A test of the mechanisms behind avian generalized individuals–area relationships
Article first published online: 25 SEP 2006
Global Ecology and Biogeography
Volume 15, Issue 3, pages 303–317, May 2006
How to Cite
Pautasso, M. and Gaston, K. J. (2006), A test of the mechanisms behind avian generalized individuals–area relationships. Global Ecology and Biogeography, 15: 303–317. doi: 10.1111/j.1466-8238.2006.00222.x
- Issue published online: 25 SEP 2006
- Article first published online: 25 SEP 2006
- census technique;
- plot size;
- point counts;
- population sampling;
- scale dependence;
- survey methodology;
- territory mapping
Aim Questions related to abundances of organisms are central to ecological research. A priori, a scale independent estimation of abundances would be expected. However, we find estimates of numbers of bird individuals from all over the world to increase less than proportionately with increasing plot size. At the whole assemblage level, the pattern holds across biogeographical regions and habitats. The slope of the interspecific and, for the majority of species, the intraspecific individuals–area relationship is also significantly shallower than 1. The question arises as to which mechanisms cause these patterns.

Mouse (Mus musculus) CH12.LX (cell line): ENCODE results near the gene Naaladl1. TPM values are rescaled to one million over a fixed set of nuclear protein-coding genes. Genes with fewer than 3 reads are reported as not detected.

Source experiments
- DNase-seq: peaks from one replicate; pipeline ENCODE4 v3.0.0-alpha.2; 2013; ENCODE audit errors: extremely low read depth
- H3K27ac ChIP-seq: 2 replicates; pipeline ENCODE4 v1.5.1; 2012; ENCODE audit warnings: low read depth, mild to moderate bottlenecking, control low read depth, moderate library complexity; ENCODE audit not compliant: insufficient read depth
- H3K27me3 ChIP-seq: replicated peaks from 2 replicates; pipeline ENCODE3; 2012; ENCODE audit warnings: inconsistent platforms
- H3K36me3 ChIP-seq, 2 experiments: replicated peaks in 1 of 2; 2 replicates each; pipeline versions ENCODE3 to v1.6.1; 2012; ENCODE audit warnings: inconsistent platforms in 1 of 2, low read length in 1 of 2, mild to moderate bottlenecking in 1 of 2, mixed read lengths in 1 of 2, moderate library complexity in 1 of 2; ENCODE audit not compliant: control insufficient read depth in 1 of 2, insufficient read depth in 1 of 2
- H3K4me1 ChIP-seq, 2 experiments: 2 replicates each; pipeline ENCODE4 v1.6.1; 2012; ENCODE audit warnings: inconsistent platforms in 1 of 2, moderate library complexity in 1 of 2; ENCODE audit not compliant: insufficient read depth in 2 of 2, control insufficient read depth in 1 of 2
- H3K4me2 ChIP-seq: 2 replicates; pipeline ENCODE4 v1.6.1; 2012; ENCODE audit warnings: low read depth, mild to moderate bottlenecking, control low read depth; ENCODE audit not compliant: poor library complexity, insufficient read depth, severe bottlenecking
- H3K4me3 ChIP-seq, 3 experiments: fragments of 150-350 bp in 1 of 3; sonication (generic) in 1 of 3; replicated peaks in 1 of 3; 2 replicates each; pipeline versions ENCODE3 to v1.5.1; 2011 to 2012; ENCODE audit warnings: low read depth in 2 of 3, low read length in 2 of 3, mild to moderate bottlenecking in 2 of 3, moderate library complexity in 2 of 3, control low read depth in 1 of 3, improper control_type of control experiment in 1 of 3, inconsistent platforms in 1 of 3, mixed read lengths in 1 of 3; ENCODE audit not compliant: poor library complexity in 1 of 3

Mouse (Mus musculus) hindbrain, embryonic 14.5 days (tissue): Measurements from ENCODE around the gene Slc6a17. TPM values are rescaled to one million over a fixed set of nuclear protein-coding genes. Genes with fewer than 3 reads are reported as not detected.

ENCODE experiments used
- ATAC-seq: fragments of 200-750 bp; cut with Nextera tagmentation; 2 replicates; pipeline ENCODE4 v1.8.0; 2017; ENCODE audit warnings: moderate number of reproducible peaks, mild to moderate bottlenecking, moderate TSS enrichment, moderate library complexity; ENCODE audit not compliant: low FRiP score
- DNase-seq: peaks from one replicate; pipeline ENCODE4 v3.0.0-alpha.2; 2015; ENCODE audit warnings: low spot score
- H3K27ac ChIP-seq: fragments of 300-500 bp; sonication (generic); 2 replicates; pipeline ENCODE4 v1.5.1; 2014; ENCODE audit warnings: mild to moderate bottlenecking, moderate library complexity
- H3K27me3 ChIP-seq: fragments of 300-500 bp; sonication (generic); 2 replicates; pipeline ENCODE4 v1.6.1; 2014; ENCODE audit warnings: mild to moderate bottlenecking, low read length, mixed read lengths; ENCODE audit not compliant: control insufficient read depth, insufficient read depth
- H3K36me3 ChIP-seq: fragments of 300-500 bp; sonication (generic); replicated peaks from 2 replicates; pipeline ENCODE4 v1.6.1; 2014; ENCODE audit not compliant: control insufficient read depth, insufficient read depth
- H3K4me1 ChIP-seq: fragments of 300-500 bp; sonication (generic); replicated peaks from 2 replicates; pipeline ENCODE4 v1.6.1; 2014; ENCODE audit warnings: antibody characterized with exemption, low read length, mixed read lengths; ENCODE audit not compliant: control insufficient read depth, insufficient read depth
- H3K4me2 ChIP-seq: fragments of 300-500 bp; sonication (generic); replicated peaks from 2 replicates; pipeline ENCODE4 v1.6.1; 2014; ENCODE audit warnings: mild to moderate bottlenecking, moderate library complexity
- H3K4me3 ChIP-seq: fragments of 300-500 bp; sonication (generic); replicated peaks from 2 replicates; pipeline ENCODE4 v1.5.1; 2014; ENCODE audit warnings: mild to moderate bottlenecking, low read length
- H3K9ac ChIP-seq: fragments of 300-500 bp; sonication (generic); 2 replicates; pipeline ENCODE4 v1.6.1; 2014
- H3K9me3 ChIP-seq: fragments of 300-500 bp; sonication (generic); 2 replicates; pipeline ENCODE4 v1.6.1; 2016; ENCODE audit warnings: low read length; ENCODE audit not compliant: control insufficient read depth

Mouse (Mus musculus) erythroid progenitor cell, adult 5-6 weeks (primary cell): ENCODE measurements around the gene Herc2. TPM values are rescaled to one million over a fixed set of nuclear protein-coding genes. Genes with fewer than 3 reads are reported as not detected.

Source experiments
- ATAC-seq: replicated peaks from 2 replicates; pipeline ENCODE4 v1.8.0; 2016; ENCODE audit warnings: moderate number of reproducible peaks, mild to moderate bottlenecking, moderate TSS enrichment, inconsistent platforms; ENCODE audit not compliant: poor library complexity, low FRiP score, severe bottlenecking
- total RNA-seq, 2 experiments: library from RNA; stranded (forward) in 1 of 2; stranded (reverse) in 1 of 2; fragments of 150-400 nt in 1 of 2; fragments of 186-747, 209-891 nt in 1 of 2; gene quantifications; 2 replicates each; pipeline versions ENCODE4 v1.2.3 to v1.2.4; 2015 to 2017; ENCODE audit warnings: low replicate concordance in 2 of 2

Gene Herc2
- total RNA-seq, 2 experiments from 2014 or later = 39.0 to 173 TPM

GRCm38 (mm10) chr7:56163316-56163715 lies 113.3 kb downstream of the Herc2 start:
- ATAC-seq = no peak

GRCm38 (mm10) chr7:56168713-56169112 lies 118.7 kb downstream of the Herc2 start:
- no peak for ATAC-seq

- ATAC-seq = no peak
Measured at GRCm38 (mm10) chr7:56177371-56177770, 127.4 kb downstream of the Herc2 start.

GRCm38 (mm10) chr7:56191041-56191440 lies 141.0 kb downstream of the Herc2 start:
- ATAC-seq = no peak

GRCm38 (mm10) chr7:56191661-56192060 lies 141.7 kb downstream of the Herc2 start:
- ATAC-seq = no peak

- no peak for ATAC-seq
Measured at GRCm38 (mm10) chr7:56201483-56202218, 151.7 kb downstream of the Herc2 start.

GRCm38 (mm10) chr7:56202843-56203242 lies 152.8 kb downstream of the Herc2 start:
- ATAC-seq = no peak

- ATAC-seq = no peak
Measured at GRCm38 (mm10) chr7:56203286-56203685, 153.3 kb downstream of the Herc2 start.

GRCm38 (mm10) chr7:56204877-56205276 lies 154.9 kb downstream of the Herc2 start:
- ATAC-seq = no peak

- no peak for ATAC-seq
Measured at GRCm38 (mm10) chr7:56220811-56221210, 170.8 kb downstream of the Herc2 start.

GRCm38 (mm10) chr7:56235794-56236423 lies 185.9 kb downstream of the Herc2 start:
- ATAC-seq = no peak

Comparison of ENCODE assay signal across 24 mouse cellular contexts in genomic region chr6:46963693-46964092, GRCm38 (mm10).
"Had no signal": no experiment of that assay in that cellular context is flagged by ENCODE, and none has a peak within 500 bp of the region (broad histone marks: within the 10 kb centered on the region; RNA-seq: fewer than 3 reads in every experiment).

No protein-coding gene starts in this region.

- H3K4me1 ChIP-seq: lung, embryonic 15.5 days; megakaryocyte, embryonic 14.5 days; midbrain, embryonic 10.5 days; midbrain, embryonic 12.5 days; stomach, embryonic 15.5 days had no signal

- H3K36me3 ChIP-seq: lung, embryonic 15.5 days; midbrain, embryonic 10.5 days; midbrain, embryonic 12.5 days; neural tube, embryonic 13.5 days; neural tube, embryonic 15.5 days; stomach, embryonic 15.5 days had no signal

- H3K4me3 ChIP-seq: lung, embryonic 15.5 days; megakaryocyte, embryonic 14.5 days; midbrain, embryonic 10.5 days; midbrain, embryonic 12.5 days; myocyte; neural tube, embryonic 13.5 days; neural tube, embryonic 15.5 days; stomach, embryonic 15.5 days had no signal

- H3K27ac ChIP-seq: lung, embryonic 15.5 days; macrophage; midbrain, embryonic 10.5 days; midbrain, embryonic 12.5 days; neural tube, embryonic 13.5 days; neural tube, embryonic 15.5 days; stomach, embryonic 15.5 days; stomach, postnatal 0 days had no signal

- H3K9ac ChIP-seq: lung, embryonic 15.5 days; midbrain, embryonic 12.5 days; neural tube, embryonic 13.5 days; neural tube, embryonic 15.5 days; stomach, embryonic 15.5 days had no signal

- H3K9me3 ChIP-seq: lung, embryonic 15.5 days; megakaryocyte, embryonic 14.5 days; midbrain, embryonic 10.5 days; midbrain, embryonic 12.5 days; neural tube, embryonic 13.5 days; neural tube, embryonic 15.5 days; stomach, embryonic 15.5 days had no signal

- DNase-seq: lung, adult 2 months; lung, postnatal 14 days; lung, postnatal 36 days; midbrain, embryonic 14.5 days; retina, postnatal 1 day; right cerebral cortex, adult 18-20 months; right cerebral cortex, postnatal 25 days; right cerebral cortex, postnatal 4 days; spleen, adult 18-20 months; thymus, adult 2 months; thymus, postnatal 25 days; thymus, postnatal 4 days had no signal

Methods At the assemblage, interspecific and intraspecific levels, we tested three mechanisms that could be responsible for these patterns by comparing the slope of the individuals–plot area relationship for subsets of a database compiled from the literature. Spatial autocorrelation was controlled for.
Results There was no evidence for an influence of plot area choice in order to sample a constant number of individuals. Evidence for higher survey efficiency was available only with increasing number of visits at the intraspecific level. Evidence for influences of habitat heterogeneity was present at the assemblage, interspecific and intraspecific levels. This mechanism can work only if small plots are delimited non-randomly in homogeneous habitat.
Main conclusions Avian population size estimates without indication of the area over which they were obtained are of substantially less value than those coupled with that information. Ecologists planning to compare avian abundances between plots varying in some other factor of interest should minimize variations in their areas and/or account for them in data analyses. Population viability analyses, regional and global population size estimates, site prioritization and the scaling of ecosystem and species energy utilization need to address the plot area effect on assemblage and individual species abundances.